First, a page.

OET test, it just might be your job to communicate with a role player who has been
instructed to refuse all your advice and act upset.
This can make you nervous. This can make you forget your lines. This can make your face
flush beetroot red and wish that you were at home in the safety of your blanket, away from
the OET test. But there are many strategies you can use to turn this type of situation to your
advantage, and instead showcase your excellent communication skills.
Remember practice makes perfect!

READING
Occupational English Test Preparation:
Reading Section
The reading section of the OET exam is for some the trickiest part of the whole exam. Part A
in particular can be quite intimidating because of its very short time limit. To get through this
part, the key strategy is to always be very conscious of time. The very first thing to do is of
course to skim through the texts and read the titles in order to get an idea of which text is
talking about what. The headlines often contain information on whom/what the text is about,
where the information is from and how it might be relevant to the general topic. Also, it is a
good way to see what type of information each text might contain. Sometimes, the texts are
about a persons personal experience with a disease or issue. Other times, it could be just a
table containing statistics or other types of data. It could also be a health professionals
professional opinion, the description of an illness or disease, or even how to treat or manage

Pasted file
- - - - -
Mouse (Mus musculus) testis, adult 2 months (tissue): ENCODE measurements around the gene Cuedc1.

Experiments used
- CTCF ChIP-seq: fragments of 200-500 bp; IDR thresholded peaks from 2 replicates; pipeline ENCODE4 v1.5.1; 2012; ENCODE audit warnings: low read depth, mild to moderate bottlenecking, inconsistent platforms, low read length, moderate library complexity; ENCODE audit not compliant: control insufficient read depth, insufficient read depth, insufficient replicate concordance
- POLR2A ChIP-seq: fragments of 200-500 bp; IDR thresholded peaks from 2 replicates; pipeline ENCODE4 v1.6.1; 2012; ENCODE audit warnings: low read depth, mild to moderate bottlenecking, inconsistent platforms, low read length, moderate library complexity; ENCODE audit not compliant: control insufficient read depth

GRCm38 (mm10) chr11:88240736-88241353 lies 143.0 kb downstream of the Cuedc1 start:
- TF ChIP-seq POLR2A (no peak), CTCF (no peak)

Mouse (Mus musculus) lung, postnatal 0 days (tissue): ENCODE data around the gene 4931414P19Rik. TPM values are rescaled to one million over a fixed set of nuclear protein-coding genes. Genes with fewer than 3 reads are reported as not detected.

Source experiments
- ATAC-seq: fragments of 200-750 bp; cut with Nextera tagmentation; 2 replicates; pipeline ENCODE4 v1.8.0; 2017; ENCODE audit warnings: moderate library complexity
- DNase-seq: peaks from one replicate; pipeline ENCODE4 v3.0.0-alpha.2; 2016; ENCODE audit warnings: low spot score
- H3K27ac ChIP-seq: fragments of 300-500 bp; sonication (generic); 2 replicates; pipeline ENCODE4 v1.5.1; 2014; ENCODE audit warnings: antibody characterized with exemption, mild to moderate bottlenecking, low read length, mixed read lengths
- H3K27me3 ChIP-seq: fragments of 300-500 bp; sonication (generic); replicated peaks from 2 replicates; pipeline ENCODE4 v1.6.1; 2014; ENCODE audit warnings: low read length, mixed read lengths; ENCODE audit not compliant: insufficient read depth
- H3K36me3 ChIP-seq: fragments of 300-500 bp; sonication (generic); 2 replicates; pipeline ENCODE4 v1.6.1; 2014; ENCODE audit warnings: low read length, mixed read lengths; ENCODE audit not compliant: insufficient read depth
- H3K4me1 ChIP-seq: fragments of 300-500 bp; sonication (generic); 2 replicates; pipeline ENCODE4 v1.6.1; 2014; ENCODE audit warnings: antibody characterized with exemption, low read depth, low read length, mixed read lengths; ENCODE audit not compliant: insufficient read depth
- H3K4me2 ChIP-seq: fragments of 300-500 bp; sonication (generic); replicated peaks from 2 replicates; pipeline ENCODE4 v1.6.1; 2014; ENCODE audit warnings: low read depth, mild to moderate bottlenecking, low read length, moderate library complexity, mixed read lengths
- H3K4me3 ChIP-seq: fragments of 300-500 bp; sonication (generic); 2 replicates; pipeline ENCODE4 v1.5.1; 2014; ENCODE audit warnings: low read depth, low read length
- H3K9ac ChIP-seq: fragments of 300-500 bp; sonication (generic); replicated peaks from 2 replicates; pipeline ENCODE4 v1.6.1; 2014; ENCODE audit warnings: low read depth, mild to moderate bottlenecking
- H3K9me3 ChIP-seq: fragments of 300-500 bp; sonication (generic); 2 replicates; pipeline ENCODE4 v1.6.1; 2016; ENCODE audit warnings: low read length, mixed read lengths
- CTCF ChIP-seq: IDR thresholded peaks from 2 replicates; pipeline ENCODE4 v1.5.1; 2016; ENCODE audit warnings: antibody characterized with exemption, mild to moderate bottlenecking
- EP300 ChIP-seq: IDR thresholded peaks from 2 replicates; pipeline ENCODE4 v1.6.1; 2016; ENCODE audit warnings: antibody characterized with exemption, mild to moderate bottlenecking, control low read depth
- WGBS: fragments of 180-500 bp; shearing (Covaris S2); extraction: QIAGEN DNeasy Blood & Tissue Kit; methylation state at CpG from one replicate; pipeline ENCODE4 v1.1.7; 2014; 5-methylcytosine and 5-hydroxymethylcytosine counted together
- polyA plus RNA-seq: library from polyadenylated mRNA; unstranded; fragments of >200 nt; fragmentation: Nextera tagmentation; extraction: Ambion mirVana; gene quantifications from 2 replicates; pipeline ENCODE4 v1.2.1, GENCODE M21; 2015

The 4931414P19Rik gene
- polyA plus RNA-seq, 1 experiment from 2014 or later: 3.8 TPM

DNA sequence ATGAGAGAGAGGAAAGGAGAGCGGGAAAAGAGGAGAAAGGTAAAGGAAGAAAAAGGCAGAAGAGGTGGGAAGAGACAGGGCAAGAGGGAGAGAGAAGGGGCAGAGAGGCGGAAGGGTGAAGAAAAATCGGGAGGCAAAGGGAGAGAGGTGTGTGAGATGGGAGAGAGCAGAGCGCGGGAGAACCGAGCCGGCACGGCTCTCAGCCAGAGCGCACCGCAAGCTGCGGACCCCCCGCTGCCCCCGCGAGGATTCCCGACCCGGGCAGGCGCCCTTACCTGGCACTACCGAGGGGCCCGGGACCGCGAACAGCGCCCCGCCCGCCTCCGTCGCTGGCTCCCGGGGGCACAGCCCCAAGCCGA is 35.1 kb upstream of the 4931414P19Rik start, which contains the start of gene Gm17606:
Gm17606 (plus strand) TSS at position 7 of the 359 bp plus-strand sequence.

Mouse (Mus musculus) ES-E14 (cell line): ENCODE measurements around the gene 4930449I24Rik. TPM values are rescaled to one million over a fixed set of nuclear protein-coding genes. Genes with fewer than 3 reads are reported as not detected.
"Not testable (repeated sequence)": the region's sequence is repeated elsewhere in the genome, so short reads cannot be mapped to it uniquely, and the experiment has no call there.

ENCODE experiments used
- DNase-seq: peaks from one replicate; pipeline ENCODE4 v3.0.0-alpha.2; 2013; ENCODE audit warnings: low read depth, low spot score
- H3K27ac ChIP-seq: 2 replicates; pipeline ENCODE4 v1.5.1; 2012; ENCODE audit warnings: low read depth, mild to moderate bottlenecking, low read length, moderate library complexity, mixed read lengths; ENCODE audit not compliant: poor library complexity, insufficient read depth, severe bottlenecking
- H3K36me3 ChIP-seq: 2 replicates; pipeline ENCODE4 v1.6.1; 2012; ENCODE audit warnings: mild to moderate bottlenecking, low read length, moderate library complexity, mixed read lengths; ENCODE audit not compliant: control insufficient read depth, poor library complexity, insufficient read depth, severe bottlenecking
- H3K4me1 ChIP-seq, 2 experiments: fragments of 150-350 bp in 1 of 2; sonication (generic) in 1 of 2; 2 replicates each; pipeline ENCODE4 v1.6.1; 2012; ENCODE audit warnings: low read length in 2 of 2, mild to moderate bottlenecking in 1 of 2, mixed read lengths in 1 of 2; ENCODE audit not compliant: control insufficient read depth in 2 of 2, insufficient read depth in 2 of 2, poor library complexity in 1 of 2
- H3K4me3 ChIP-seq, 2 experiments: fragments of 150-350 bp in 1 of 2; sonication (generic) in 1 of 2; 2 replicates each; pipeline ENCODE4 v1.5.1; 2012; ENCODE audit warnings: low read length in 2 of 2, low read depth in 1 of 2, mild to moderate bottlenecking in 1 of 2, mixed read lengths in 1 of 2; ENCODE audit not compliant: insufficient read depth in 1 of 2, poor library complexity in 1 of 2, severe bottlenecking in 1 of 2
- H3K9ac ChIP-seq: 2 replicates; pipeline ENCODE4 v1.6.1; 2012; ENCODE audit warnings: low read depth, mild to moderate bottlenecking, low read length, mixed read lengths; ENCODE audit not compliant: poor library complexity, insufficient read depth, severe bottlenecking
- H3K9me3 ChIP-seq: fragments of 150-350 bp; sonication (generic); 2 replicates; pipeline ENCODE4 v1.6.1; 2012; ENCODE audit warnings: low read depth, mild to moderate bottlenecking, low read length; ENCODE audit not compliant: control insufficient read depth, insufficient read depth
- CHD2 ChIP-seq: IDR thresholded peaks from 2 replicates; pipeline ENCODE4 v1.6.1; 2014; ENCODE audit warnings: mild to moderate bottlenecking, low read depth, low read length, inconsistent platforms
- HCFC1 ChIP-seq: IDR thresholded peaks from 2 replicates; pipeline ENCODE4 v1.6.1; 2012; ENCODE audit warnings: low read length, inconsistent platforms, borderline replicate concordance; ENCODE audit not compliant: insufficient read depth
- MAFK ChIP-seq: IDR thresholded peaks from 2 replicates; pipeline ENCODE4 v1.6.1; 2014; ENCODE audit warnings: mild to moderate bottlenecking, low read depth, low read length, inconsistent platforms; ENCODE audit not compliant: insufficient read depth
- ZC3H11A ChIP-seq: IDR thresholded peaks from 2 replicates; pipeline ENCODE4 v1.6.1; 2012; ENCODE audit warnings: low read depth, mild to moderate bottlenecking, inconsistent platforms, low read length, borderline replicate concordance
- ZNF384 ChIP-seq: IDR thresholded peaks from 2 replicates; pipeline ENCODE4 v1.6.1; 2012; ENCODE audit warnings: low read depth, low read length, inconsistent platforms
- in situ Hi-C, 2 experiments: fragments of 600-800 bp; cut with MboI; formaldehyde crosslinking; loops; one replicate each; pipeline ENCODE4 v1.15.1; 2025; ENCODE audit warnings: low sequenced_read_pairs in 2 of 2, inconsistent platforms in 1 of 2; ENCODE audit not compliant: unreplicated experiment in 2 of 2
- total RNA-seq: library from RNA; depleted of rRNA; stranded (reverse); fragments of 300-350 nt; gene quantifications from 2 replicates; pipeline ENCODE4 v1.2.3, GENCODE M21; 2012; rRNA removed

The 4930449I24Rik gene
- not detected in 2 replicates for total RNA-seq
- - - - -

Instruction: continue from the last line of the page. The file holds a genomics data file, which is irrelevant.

a particular condition.

Once you have identified the subject of each text, you are ready to start answering some of
the questions. Each time that a blank space comes up in the summary and answer sheet,
you already know where the information that you are looking for is most likely going to be.
You can then go straight to that text and skim through it quickly to get the information that
you are looking for. Be careful when looking at data however! There can be some traps laid
out for you. Really pay attention to the way that the questions are worded. Adult men under
70 might be labelled as males 18-69 in a text. You must make sure to understand what is
being asked of you as well as what the text is actually telling you.

As always, you have been keeping a steady eye on your watch during this whole time. You
notice that you have about one minute left and unfortunately, you know that there are still
too many blanks on your paper for you to realistically hope to finish everything in time. Do

not despair! It is now time to realize that the last points that you are going to scrape up are
not going to come from finding the answers directly from the text. Read through the final
questions and try to answer them either using your memory of the texts that you have just
read or just common knowledge. Sometimes, all that the sentence is missing is just a
preposition or an adjective which is an easy way to score an extra point or two. Fill in
everything that you can and place your pencil down when they call the time, and be happy
that you have accomplished all that you could.

Part A Reading: From impossibly hard to


naturally easy

Do you find the Part A OET reading task too hard? You probably dont have a good
system for approaching the test.

This task can seem impossible. You have 15 minutes to read four texts and
then answer more than 20 questions. And you have to get the grammar
correct too!
I once had a student who had below than average spoken English, and she
had a lot of trouble with the writing task too. However, unlike the rest of the
class, she found Part A to be naturally easy. Even though English was her
second language, she could finish any Part A task I threw at her with minutes
to spare. Why was she so good at it?

This was because she had a systematic approach to handling the test
and to do well in the test, you will need to internalize this approach so that it
becomes automatic. How do you do this?
Step 1: